Survey Says You're Not Doing Enough Multilingual Surveillance



by Kristy Esparza on October 08, 2020

Communication Surveillance , In-House Counsel

Heavily regulated organizations are constantly refining their communication surveillance programs to address the ever-growing number of communication channels. But just as communication is happening on different platforms, it’s happening in different languages, too.

If you’re only monitoring for English in your surveillance strategies, you could be putting your organization in danger.

“Often, when communications aren’t in English or the native language, compliance teams struggle to keep up with the task of monitoring their workforce,” said Anna Griem, Senior Analyst at Opimas. “The importance of fixing this gap cannot be overstated. If ignored, the firm leaves itself blind to potentially damaging behavior that’s easily masked by an unmonitored language or dialect.”

Anna joined us at Relativity Fest last month to talk about the importance of surveillance across languages. Her talk shined a light on the current strategies firms are employing and where you may be falling short.

Multilingual Markets, Monolingual Surveillance

Although English is the most-used language for business globally, it is obviously not the only language spoken by businesspeople. Capital markets are vastly multilingual.

“The landscape of languages, accents, and dialects is quite diverse. Surveillance of just a limited set of these languages leaves the firm exposed to potentially bad behavior and unwanted regulatory scrutiny,” Anna said. She shared some quick statistics about employees at the world’s largest financial institutions:

  • Over five percent of US-based employees speak Spanish (French, Hindi, and German are the next most-spoken languages)
  • Approximately eight percent of UK-based employees speak French (followed by Spanish, German, and Italian)

Despite the glaring possibility of bad behavior being maliciously disguised by language, research shows that many financial organizations are not doing enough to monitor for multilingual communications.

Anna interviewed compliance teams at approximately 150 financial institutions about how they grapple with various types of surveillance requirements, including the challenge of multilingual communications.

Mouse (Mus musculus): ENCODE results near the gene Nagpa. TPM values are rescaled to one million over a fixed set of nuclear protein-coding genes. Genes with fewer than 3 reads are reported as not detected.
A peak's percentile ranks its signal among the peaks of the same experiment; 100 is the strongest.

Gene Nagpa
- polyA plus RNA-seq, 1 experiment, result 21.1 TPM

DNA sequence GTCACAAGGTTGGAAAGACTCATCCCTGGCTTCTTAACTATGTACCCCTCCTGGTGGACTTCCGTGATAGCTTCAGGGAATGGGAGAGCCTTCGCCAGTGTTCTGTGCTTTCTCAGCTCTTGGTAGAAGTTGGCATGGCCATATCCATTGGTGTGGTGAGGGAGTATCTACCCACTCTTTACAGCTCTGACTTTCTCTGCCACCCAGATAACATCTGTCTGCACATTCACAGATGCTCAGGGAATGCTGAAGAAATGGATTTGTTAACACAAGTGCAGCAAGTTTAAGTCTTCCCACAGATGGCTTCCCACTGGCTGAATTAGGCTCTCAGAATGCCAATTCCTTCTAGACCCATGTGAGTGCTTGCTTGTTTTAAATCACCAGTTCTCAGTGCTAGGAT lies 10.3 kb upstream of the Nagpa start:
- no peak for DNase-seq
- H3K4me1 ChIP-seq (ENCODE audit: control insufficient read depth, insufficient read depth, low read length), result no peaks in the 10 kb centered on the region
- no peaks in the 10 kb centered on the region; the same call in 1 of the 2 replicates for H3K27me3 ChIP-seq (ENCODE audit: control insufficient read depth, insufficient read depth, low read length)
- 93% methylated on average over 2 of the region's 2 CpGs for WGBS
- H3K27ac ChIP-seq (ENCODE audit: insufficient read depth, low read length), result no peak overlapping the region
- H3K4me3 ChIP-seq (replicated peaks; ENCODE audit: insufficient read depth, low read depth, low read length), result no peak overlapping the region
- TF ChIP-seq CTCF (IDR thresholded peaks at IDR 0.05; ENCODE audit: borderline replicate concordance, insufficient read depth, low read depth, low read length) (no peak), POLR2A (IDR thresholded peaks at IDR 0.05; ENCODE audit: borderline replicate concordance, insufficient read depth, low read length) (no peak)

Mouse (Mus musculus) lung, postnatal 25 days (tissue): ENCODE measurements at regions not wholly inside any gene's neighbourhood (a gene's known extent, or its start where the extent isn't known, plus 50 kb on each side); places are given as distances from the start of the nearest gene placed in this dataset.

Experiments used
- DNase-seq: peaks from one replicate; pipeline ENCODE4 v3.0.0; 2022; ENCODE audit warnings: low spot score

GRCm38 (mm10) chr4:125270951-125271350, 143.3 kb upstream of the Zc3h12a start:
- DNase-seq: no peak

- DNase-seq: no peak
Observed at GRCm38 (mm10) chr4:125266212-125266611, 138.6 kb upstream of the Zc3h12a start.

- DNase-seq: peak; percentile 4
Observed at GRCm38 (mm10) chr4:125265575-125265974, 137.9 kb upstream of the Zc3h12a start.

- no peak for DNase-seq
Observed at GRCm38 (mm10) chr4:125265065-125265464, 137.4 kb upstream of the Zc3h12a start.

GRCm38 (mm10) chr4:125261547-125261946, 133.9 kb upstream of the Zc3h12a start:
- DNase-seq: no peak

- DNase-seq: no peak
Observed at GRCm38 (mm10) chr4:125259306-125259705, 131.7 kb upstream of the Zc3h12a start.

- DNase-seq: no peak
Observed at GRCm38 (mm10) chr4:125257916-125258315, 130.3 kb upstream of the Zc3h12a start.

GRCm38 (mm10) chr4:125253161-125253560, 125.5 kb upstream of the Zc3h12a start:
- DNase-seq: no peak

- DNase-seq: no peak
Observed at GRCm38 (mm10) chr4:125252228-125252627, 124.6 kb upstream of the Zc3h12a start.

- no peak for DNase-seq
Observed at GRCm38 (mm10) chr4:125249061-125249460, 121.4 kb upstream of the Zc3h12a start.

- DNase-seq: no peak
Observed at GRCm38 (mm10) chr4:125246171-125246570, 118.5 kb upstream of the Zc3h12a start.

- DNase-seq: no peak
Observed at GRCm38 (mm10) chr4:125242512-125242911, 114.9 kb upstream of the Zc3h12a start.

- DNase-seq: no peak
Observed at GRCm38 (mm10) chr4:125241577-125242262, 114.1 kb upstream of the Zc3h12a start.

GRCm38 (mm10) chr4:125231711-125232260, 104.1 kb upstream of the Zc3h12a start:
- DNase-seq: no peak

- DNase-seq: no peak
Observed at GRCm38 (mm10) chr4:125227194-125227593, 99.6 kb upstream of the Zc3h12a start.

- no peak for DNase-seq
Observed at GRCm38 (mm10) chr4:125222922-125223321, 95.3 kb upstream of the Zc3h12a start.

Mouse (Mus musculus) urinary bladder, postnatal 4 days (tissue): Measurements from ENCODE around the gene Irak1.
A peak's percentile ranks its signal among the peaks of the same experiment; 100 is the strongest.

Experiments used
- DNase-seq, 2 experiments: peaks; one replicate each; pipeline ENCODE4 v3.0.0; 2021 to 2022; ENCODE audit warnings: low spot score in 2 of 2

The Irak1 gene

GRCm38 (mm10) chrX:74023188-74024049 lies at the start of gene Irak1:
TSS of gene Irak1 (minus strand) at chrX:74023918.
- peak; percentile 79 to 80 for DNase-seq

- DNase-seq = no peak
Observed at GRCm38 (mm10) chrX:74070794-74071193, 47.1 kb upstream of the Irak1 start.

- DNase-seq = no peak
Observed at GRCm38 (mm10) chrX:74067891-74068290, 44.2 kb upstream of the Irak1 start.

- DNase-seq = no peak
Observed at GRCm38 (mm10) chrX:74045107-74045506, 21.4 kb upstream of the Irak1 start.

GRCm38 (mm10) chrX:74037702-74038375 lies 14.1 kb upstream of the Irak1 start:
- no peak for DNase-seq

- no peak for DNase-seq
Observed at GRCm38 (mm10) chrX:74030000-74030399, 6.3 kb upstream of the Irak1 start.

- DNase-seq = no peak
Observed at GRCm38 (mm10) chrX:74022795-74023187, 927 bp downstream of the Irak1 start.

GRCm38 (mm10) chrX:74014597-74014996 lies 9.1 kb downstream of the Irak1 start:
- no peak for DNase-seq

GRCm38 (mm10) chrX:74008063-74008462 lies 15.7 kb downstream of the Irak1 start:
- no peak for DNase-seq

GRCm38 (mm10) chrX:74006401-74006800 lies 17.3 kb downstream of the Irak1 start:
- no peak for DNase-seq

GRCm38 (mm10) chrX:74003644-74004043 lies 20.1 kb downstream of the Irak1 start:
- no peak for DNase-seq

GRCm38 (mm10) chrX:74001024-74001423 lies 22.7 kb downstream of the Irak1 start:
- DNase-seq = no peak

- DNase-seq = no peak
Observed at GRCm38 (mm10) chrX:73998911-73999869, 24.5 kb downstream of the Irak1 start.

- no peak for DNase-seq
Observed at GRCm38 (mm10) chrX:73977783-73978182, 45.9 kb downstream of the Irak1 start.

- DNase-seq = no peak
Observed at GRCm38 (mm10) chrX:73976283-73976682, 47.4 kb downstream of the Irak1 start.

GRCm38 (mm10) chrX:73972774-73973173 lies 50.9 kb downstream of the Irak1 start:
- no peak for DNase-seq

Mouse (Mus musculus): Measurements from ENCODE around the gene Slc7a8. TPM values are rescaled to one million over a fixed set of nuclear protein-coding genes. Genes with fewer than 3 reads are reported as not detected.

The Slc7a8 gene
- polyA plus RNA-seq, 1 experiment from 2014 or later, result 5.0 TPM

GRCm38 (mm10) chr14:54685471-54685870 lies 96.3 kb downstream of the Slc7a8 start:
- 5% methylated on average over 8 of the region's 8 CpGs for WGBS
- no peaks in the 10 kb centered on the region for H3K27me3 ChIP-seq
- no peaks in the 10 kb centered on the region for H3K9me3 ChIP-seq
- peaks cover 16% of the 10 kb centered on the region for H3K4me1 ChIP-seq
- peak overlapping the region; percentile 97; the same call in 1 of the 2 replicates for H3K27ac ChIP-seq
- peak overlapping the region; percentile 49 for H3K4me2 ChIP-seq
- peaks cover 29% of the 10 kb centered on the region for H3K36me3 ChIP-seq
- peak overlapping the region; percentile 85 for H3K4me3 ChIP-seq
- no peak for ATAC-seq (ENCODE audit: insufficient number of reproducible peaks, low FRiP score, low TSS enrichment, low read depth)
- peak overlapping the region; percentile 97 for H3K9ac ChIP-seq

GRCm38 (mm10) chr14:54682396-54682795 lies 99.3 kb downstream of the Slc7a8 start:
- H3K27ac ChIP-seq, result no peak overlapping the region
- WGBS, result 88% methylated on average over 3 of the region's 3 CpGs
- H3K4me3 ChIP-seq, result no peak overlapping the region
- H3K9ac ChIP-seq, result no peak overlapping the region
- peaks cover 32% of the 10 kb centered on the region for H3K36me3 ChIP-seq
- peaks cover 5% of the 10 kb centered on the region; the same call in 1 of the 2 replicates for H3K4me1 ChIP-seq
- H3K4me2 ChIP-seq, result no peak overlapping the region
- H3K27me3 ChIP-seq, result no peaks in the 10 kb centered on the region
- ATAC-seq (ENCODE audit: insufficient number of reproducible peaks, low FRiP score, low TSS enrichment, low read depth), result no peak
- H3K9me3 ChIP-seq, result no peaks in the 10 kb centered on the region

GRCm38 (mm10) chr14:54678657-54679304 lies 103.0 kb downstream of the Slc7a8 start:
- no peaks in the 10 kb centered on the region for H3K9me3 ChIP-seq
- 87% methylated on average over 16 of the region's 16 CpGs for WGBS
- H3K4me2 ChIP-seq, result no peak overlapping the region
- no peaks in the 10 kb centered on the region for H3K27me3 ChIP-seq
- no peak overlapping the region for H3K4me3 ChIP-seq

“In terms of having a sound approach to multilingual surveillance, a lot of firms really fall short. It’s been quite interesting to see,” said Anna. “Significantly more than half the firms [surveyed] only monitor English or their native spoken language.”

Specifically, her research found that only 45 percent of the largest sell-side firms, and 35 percent of the largest buy-side firms, proactively monitor in more than English or their native language. Anna broke those numbers down further, showing that 25 percent of the largest sell-side firms, and 20 percent of the largest buy-side firms, have what she calls “advanced multi-language surveillance.” The majority have enacted a more basic model.

“When we refer to basic multilingual surveillance, were talking about reasonably low-tech and familiar interventions; for example, employing compliance officers with varying language skills or instituting language bans,” she explained.

Advanced programs—those with more sophisticated translation and transcription tools—are limited, though large global institutions are beginning to make more of an investment in these technologies.

“Very simply said: Many firms have not yet set up multilanguage surveillance programs. This is not a great idea,” Anna said.

Finding the Right Tools for Advanced Surveillance

There are approaches with varying levels of sophistication that firms can take for surveillance monitoring. Low-tech options are a simple place to start, but they’re nowhere near bulletproof. Banning unmonitored languages, for example, is difficult to enforce and may come at the expense of efficiency. Similarly, employing multilingual compliance officers can be expensive, time-consuming, and difficult to source.

Instead, organizations are increasingly relying on technology to help monitor multiple languages and dialects. Finding the right technology, however, can be tricky, given the limited number of advanced options.

Solution providers focused on communication surveillance have not typically prioritized coverage of multiple languages, with some exceptions,” Anna said. “Only a handful really stand out on this front of having been quite thoughtful. Relativity Trace is positioned quite favorably with strong language capabilities.”

Anna outlined some tactics that can help improve the surveillance of multiple languages or dialects, including translation tools, auto-language detection, multi-language search, and multilingual voice-to-text transcription—all of which Relativity Trace offers.

All in all, Anna explained, organizations cannot skimp on multilingual surveillance as part of their compliance strategy. Regulators won’t be forgiving.

“The regulators’ expectations of improved communication surveillance are global and have only been increasing in recent years. Even in these uncertain times, they’ve been quite clear that this not an excuse to be lax about the surveillance protocols,” she urged. “Lack of language coverage is certainly not going to be an excuse for letting that behavior go unnoticed.”

Kristy Esparza is a member of the marketing team at Relativity, specializing in content creation.

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